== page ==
An interesting article in the Boston Globe today on whether we should use randomized trials to test laws before they are passed.
There are certainly potential problems with this vision. First is the question of effectiveness: In some cases, it may prove too difficult to run an accurate test. The full repercussions of laws often take years to manifest themselves, and small-scale experiments do not always translate well to larger settings. Also at issue is fairness. Americans expect to be treated equally under the law, and this approach, by definition, entails disparate treatment.
“The problem is, we’re dealing with laws that have a huge impact on people’s lives,” says Barry Friedman, a law professor at New York University. “These aren’t casual tests. It’s not, you try Tide or you try laundry detergent X....Here we’re talking about basic benefits and fundamental rights.” Though Friedman is sympathetic to the goal of gaining better empirical knowledge, he says, “My guess is some of it’s doable in some contexts, and a lot of it’s not doable in other contexts.”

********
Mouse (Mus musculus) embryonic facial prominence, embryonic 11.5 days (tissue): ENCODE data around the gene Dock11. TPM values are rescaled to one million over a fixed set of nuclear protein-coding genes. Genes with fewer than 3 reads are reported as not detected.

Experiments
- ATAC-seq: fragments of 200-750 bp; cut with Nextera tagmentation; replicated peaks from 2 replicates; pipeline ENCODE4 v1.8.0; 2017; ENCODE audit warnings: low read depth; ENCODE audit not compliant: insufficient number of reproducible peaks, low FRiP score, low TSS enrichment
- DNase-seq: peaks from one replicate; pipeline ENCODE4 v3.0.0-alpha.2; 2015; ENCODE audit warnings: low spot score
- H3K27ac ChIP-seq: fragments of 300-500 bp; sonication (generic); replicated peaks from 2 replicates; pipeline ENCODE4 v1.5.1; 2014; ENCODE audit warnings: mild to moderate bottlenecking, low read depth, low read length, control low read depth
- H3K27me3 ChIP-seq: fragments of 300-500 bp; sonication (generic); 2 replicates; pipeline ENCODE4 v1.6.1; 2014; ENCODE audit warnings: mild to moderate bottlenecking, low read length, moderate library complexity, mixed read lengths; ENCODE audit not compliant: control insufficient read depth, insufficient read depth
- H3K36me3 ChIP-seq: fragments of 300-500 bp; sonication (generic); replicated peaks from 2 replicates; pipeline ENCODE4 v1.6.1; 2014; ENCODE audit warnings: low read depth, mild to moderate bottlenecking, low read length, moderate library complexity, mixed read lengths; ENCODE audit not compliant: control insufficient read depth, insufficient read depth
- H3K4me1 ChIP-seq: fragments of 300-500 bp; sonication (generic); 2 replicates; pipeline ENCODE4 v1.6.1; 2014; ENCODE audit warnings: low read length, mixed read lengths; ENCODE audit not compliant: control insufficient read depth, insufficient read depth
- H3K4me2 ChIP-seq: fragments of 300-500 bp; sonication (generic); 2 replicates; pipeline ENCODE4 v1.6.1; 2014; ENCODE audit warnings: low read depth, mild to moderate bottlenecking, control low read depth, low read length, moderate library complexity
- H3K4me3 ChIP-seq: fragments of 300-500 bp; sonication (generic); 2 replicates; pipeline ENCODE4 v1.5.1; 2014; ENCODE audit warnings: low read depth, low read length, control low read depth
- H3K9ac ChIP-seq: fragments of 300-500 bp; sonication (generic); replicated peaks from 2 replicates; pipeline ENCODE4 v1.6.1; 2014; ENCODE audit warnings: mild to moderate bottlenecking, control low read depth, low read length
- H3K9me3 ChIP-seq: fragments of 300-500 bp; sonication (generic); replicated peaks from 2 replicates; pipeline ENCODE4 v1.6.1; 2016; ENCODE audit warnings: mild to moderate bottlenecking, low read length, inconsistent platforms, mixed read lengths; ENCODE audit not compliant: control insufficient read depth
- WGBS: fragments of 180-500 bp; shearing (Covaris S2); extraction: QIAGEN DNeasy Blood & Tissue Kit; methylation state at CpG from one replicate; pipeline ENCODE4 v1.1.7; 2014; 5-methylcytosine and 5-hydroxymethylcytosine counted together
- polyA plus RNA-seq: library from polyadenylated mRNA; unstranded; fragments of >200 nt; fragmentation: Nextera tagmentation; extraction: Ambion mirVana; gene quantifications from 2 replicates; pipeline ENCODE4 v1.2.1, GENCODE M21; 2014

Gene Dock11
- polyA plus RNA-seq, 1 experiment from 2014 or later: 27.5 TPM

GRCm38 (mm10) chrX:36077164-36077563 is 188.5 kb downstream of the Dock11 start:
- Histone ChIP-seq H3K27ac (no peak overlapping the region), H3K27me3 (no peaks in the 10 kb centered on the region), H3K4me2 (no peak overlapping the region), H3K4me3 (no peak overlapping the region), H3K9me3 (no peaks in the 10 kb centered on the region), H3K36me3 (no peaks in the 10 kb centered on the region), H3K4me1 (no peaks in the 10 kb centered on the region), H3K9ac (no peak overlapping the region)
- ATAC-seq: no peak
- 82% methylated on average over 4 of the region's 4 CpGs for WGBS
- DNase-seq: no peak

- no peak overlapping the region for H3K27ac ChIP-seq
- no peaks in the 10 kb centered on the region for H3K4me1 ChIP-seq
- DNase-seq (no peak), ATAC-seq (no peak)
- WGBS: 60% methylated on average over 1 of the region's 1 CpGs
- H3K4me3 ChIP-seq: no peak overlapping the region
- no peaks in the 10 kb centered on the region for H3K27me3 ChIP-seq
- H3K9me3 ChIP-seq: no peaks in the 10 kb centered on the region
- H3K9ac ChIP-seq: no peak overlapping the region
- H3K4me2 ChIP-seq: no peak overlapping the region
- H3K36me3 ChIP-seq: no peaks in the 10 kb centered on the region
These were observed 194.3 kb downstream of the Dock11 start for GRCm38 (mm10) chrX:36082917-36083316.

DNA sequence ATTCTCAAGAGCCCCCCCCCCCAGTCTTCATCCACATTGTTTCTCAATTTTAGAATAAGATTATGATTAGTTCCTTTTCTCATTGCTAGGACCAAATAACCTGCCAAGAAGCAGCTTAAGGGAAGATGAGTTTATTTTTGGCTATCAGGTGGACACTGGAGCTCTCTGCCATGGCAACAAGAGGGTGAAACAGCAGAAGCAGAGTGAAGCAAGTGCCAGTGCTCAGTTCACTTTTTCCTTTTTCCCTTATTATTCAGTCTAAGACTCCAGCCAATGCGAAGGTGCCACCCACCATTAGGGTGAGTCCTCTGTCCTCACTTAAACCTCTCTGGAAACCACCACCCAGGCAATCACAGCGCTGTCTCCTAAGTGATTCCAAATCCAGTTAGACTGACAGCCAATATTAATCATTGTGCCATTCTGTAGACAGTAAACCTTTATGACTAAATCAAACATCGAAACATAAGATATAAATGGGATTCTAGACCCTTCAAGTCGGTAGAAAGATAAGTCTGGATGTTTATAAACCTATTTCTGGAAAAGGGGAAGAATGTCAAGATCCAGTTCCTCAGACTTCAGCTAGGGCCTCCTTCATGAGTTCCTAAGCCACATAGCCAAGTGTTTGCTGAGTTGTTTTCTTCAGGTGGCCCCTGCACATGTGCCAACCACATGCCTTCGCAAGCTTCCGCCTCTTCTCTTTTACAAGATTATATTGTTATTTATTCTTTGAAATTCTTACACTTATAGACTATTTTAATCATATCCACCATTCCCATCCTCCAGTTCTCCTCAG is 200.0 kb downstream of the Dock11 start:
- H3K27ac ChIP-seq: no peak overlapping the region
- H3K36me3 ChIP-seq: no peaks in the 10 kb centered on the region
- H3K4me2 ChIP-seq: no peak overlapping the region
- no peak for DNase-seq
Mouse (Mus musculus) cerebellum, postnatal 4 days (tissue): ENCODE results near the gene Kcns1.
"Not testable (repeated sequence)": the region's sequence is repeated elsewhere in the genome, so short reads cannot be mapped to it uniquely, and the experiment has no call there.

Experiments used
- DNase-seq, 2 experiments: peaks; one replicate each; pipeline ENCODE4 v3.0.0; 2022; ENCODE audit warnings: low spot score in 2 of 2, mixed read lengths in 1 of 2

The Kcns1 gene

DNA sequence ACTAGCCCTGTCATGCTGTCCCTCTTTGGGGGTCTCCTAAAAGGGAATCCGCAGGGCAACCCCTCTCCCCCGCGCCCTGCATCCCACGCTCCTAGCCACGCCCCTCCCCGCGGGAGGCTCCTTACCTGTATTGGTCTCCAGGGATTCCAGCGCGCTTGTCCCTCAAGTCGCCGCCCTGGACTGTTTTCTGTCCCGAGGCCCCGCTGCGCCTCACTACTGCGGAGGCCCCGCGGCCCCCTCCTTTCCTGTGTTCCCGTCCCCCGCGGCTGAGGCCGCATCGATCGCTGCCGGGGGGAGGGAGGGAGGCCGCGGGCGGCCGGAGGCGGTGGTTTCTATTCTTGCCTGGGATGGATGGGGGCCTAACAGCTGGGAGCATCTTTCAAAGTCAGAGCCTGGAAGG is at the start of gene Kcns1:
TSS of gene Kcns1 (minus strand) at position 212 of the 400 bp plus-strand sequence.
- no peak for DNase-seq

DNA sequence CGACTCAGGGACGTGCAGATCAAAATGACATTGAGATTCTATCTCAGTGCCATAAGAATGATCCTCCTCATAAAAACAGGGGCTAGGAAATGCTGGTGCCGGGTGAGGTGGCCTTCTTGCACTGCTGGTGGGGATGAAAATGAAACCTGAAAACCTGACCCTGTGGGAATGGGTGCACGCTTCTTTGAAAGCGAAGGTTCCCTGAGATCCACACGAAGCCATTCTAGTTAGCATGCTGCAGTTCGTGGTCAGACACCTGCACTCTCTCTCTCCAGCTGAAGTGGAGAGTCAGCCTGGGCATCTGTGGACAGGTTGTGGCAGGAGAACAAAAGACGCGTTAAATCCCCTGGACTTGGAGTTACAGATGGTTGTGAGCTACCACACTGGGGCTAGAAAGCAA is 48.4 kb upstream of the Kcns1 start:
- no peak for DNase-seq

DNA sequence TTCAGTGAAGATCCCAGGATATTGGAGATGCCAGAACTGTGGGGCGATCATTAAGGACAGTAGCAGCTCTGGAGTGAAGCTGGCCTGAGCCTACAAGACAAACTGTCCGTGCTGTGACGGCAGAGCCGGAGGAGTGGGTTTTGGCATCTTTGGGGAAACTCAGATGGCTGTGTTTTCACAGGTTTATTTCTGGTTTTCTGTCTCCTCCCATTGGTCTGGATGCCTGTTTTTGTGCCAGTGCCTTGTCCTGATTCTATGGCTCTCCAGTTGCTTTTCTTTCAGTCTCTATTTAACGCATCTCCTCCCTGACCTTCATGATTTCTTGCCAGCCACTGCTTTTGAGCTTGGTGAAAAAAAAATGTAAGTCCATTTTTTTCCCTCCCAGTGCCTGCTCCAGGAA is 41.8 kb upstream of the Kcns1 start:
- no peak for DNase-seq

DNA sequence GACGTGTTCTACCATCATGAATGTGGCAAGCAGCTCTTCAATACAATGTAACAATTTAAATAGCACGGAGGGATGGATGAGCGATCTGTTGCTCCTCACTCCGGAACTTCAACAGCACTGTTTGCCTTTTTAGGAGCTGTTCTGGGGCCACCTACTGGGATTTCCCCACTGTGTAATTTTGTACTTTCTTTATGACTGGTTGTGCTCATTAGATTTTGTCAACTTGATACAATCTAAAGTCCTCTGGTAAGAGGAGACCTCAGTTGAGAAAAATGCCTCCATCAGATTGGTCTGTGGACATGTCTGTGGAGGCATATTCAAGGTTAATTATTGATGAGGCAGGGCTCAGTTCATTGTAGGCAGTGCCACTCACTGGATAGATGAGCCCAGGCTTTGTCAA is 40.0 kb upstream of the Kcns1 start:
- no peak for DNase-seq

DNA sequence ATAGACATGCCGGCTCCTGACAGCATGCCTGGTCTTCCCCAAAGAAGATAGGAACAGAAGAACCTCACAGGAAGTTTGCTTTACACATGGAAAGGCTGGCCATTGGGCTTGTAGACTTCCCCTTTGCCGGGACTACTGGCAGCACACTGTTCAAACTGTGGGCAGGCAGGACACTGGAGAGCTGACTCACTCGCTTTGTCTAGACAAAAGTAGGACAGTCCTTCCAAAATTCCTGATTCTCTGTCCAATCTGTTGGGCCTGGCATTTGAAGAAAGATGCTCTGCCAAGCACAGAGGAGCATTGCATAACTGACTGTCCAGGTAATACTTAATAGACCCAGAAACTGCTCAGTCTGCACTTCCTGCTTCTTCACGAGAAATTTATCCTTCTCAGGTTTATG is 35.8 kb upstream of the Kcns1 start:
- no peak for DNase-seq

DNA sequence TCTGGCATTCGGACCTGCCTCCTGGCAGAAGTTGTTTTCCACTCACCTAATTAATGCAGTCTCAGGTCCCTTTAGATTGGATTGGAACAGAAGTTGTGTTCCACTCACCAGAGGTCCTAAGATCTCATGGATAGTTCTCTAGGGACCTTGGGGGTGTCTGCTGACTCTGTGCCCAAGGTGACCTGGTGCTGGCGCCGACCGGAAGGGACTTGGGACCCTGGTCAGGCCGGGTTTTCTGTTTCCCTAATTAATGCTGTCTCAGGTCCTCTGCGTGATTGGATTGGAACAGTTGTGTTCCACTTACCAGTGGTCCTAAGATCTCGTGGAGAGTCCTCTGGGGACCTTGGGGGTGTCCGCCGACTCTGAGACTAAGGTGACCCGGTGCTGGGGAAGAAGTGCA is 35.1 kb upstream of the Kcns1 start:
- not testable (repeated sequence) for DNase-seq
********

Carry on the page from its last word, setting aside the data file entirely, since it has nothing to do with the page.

But others are more sanguine, and they make the opposite argument: That precisely because the stakes are so high, the laws that we enact on a large-scale, long-term basis must be more rigorously tested. This wave of thinking is part of a broader trend in fields from health care to education: Our practices should be “evidence-based,” rather than deriving from theories and unproven assumptions. The question is whether this kind of scientific approach can successfully take on a project as unruly as our society — and our politics.
From my earlier post, I think it is clear that I fall in the "the stakes are so high" lets test group.